In this monthly column, therapists from North Shore Child & Family Guidance Center answer your questions on issues related to parenting, mental health and children’s well-being. To submit a question, email NSCFGCexperts@gmail.com.
Question: I had my beautiful baby girl two months ago, but being a mother is nothing like what I expected. I am so depressed most of the time that I have trouble getting up in the morning, let alone taking care of my baby. I’m also paralyzed by fear that something bad will happen to her. How can I be so sad when this is supposed to be one of the best times in my life? I feel like the worst mother in the world.
— Distressed Mom
Dear Distressed Mom: It’s very possible that what you are experiencing is a condition known as postpartum (maternal) depression. First off, please know that this is not about whether or not you are a loving and dedicated mother. It’s a disease like any other, and there are steps you can take to get better.
While many women experience some mild mood changes during or after the birth of a child, 15 percent to 20 percent experience more significant symptoms of postpartum depression and other perinatal mood and anxiety disorders.
The symptoms can include feelings of anger, sadness, irritability, guilt, lack of interest in the baby, changes in eating and sleeping habits, trouble concentrating, thoughts of hopelessness and sometimes even thoughts of harming the baby or herself. These symptoms can also begin during pregnancy, not just after they have the baby.
The good news is that help is available. One resource is North Shore Child and Family Guidance Center’s Diane Goldberg Maternal Depression Program. Services include:
- Screening and assessment
- Individual, couple and family therapy
- Crisis intervention consultation
- Psychiatric evaluations and medication management, where needed
- Support groups
- Back-to-work family support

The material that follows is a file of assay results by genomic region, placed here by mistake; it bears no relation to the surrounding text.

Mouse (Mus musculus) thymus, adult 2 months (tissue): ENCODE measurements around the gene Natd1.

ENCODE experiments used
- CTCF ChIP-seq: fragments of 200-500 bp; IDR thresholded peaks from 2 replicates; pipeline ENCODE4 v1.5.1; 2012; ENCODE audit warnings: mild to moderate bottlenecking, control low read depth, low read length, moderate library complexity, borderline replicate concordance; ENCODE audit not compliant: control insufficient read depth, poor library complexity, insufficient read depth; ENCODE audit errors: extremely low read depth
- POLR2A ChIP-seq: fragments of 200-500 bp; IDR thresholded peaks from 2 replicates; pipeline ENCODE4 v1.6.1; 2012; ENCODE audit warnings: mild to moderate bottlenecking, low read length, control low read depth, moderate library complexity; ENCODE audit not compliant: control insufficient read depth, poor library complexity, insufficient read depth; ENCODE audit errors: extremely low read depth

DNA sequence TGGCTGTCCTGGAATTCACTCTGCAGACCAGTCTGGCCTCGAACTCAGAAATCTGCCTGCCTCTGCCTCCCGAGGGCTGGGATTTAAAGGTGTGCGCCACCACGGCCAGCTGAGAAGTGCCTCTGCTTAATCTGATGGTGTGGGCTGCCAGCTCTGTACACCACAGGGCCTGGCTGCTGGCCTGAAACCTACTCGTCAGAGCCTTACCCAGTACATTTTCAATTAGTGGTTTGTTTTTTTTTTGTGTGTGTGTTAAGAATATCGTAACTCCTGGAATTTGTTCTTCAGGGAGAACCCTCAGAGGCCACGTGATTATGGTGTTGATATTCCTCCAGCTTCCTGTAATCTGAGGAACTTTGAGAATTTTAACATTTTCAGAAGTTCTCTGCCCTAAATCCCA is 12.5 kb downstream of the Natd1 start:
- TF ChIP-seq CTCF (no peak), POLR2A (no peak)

- Help with self-care
While motherhood is wonderful in many ways, it’s OK to admit it can be really hard, especially in the beginning. Don’t hesitate to reach out for help!
Question: My son is in fourth grade and is insisting all his friends already have a cell phone. We think it’s too soon. What should we do?
— Old-fashioned Parents
Dear Old -Fashioned Parents: There is no “right time” to give your child his own cell phone—but acquiescing to the “but everyone has one” plea is definitely not a smart move. Is he apart from you often beyond school hours and active with extracurricular activities? That might make it a useful means of communicating with you. Is he typically responsible with his possessions? Is he good when it comes to respecting limits you put on screen time?
If you feel like it might be useful for him to have a cell phone but you think he is too young for access to texting or the Internet, look into plans that only allow phone calls. Other plans will allow for just calls and text, but that’s all.
Stay tuned for next month’s column, when we’ll talk about how to regulate your child’s use of phones and other tech devices.
During the pandemic, North Shore Child & Family Guidance Center is seeing clients remotely via telehealth platforms or, when deemed necessary, in person. To make an appointment, call (516) 626-1971 or email email@example.com.